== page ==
Well, it’s often to do with what’s happening on the park after November. 

Take a wander around any holiday park and you’re likely to see beautifully cut grass, pretty flower beds, and neatly arranged caravans – as well as well-equipped and well-presented facilities. It doesn’t happen by magic though – in much the same way that retail staff are frantically preparing amazing Boxing Day sales over Christmas, holiday park teams are often hard at work getting the park looking great during the winter months. 

(We should know, we’ve been there – with our wellies and gloves on!)

Holiday parks go into winter-maintenance mode when the holidaymakers go away. Pools close to have works carried out on the huge amount of equipment that runs behind the scenes; underground infrastructure work is carried out on water, gas, and electric supplies, and caravans are moved, re-sited, and upgraded. For some holiday park teams, the winter months are their busiest time. 

On a 12-month season, you should expect a lot of this work to be carried out around you. Again, this is often absolutely fine – after all, if the facilities are closed, you’re likely to have your feet up with Netflix on – or be out and about doing things locally. On the other hand, don’t think you’re missing out if you opt for a site with a shorter season – those closed months give the park operators time to make sure the place is looking great when the season rolls around again.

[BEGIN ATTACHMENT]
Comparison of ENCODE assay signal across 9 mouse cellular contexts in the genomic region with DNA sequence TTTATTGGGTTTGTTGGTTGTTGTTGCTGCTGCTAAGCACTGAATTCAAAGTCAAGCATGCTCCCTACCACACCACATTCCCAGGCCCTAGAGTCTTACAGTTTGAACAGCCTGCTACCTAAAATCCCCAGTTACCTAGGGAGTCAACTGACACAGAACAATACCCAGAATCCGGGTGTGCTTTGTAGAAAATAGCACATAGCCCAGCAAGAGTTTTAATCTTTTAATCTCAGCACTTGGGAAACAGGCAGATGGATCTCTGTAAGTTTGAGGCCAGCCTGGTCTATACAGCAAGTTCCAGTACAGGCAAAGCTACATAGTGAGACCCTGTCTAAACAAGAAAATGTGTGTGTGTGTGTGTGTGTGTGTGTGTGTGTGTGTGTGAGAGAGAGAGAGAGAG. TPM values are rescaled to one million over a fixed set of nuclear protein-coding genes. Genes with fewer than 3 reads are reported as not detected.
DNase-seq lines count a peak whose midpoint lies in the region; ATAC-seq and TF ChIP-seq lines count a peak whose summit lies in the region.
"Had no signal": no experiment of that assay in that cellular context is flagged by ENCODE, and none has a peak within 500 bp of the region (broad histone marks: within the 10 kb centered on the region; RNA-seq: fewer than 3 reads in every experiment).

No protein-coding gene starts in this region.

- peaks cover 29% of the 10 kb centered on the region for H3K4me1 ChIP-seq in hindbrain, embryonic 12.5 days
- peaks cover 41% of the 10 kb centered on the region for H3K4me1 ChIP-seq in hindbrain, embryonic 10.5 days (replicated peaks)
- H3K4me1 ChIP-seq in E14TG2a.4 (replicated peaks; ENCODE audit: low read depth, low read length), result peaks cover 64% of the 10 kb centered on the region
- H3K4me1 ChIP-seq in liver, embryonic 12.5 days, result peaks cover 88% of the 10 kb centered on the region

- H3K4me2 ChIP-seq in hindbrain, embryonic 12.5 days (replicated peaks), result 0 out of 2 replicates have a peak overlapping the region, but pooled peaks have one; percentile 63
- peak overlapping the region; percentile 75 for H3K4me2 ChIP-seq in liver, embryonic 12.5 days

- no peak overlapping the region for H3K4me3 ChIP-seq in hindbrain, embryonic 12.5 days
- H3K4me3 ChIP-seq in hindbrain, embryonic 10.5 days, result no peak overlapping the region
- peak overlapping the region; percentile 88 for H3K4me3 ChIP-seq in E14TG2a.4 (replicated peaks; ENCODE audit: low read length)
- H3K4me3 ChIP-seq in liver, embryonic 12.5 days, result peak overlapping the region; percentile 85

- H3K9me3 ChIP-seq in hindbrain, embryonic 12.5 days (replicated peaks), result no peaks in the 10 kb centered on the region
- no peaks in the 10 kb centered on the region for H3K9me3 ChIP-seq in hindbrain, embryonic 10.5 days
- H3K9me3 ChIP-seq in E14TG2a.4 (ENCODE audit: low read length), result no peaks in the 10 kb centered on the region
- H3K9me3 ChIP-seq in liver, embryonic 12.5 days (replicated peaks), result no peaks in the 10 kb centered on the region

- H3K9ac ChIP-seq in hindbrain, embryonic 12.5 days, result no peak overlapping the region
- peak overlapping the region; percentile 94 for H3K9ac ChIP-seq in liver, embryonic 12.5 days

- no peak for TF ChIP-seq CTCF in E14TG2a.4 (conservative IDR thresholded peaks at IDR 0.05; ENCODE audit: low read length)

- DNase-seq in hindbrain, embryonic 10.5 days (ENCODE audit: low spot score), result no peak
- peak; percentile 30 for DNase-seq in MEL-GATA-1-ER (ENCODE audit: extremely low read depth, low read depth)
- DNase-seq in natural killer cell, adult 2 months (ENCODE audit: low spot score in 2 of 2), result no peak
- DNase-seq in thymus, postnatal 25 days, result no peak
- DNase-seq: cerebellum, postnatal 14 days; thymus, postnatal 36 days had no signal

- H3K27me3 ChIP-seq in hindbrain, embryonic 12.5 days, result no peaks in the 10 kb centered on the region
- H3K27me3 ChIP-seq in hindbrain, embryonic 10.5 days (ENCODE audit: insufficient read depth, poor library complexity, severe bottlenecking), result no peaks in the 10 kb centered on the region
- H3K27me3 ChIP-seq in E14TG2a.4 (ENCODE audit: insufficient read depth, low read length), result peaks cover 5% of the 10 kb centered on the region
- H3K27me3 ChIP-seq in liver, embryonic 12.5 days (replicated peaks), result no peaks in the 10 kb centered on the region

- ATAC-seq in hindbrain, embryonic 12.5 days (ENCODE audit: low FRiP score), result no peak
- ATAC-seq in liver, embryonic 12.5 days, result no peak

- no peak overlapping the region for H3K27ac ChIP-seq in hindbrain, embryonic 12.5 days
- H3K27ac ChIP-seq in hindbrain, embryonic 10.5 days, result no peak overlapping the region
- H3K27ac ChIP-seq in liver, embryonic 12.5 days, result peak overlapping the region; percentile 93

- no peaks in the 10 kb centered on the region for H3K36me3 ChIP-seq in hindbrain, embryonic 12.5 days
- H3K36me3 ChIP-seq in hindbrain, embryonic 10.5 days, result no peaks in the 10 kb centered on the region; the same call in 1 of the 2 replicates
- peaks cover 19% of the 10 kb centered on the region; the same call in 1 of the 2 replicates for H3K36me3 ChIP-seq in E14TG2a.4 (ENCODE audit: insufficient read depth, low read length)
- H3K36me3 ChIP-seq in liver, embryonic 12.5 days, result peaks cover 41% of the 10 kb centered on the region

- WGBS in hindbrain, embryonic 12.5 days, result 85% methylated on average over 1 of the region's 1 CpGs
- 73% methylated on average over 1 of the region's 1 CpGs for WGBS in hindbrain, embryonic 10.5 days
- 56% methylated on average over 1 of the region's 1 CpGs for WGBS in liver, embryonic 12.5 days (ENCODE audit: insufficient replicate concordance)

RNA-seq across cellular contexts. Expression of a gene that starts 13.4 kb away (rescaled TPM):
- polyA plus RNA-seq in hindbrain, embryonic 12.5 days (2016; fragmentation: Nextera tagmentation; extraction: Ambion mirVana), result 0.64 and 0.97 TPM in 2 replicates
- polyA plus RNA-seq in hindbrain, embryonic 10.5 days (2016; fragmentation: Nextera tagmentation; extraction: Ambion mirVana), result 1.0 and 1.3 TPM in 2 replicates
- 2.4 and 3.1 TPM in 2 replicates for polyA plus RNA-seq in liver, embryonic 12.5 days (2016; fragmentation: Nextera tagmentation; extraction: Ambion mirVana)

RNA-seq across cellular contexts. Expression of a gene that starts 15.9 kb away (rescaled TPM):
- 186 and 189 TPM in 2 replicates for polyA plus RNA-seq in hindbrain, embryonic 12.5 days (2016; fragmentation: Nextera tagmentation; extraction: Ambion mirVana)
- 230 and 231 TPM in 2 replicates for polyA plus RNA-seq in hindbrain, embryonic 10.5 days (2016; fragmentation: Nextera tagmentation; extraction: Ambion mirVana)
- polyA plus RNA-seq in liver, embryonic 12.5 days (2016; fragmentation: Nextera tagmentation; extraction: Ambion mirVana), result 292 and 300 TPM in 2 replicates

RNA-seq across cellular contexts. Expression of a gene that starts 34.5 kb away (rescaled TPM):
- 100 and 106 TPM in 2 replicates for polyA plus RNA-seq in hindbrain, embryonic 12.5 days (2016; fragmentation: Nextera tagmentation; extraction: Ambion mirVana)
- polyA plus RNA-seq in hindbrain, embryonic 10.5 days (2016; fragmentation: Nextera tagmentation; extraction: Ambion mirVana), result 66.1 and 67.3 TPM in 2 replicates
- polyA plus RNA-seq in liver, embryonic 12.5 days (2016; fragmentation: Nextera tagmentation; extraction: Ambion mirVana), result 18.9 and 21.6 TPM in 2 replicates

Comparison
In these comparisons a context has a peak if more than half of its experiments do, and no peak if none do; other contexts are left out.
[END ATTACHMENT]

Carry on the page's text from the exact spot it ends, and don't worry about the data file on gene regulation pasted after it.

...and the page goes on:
What’s right for you?

Now we’ve looked at a few pros and cons of various season lengths; it’s worth thinking about what it is you’re hoping to get from a static caravan holiday home. 

For some people, a 12-month season is an absolute must. 

For others, 8 or 9 months of possible holidays and breaks is perfectly adequate.

Generally, you’re going to have a more comfortable time in winter in a caravan that’s equipped for the colder parts of the year – so if you’re thinking about a budget-friendly first caravan that’s single glazed and only has a single heater, you’ll probably get the best use out of it through the spring, summer, and autumn periods anyway. 

It’s also worth keeping in mind that even the most well-insulated caravans generally need to be ‘winterised’ through the coldest months too (having the water and heating systems drained and filled with anti-freeze) – and some insurers will insist that this is done. It’s a lot of legwork to undo and redo this work if you just fancy a weekend away in December.

The message is this:

A 12-month season might look like an attractive prospect – but it’s not always practical. In most cases, an 8- or 9-month season is just as enjoyable. 

Don’t be put off a park if the season’s a little shorter than you think is ideal. With the right caravan and the right park, it can be nice having Christmas dinner in your little countryside retreat – but there’s also a lot to be said for snuggling up at home during the winter, then getting excited when the season begins again in March.